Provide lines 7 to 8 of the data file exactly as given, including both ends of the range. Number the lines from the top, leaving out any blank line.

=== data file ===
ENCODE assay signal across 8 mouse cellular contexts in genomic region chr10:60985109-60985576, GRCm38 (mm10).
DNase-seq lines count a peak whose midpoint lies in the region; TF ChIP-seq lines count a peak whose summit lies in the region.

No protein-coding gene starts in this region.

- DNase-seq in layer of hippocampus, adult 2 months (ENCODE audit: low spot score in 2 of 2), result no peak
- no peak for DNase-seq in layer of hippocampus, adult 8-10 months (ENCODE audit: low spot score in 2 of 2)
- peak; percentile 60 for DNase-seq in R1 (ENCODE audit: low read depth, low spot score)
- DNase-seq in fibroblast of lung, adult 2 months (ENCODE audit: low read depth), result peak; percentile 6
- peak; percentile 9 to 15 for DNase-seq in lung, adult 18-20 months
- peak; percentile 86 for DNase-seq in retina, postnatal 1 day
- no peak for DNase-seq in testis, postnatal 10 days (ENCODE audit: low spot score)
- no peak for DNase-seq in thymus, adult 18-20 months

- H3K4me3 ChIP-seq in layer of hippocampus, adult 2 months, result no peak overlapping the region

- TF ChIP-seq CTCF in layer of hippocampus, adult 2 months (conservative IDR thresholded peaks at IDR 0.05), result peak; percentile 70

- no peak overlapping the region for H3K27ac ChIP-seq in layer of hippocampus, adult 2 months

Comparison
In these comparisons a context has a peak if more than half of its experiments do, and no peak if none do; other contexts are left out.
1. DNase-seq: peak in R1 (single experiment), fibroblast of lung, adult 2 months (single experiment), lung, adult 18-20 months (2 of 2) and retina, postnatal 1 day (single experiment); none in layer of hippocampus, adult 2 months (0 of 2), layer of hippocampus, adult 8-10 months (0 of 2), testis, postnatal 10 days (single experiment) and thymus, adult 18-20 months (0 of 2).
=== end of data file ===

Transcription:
- DNase-seq in fibroblast of lung, adult 2 months (ENCODE audit: low read depth), result peak; percentile 6
- peak; percentile 9 to 15 for DNase-seq in lung, adult 18-20 months